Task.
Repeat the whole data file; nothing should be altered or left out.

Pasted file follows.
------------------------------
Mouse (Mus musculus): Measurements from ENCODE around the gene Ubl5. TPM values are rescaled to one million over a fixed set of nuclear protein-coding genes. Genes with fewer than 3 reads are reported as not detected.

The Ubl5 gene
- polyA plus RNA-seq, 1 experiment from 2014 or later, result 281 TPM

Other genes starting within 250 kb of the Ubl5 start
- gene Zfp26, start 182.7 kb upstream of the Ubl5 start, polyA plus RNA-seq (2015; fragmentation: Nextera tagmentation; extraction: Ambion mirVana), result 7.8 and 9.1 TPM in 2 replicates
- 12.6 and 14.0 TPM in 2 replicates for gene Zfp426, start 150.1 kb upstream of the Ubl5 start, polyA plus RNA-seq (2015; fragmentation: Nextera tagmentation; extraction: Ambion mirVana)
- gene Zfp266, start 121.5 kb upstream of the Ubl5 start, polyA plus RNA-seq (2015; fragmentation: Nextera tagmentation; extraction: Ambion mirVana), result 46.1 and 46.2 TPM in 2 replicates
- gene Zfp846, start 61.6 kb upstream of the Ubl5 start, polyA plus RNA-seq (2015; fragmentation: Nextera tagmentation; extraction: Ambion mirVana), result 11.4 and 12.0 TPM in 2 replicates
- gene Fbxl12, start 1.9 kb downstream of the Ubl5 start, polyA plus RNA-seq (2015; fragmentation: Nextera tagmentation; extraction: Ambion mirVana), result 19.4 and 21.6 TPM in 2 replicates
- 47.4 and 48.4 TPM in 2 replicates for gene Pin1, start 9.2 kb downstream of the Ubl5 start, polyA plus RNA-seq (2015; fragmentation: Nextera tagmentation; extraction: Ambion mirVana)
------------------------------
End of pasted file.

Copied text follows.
Mouse (Mus musculus): Measurements from ENCODE around the gene Ubl5. TPM values are rescaled to one million over a fixed set of nuclear protein-coding genes. Genes with fewer than 3 reads are reported as not detected.

The Ubl5 gene
- polyA plus RNA-seq, 1 experiment from 2014 or later, result 281 TPM

Other genes starting within 250 kb of the Ubl5 start
- gene Zfp26, start 182.7 kb upstream of the Ubl5 start, polyA plus RNA-seq (2015; fragmentation: Nextera tagmentation; extraction: Ambion mirVana), result 7.8 and 9.1 TPM in 2 replicates
- 12.6 and 14.0 TPM in 2 replicates for gene Zfp426, start 150.1 kb upstream of the Ubl5 start, polyA plus RNA-seq (2015; fragmentation: Nextera tagmentation; extraction: Ambion mirVana)
- gene Zfp266, start 121.5 kb upstream of the Ubl5 start, polyA plus RNA-seq (2015; fragmentation: Nextera tagmentation; extraction: Ambion mirVana), result 46.1 and 46.2 TPM in 2 replicates
- gene Zfp846, start 61.6 kb upstream of the Ubl5 start, polyA plus RNA-seq (2015; fragmentation: Nextera tagmentation; extraction: Ambion mirVana), result 11.4 and 12.0 TPM in 2 replicates
- gene Fbxl12, start 1.9 kb downstream of the Ubl5 start, polyA plus RNA-seq (2015; fragmentation: Nextera tagmentation; extraction: Ambion mirVana), result 19.4 and 21.6 TPM in 2 replicates
- 47.4 and 48.4 TPM in 2 replicates for gene Pin1, start 9.2 kb downstream of the Ubl5 start, polyA plus RNA-seq (2015; fragmentation: Nextera tagmentation; extraction: Ambion mirVana)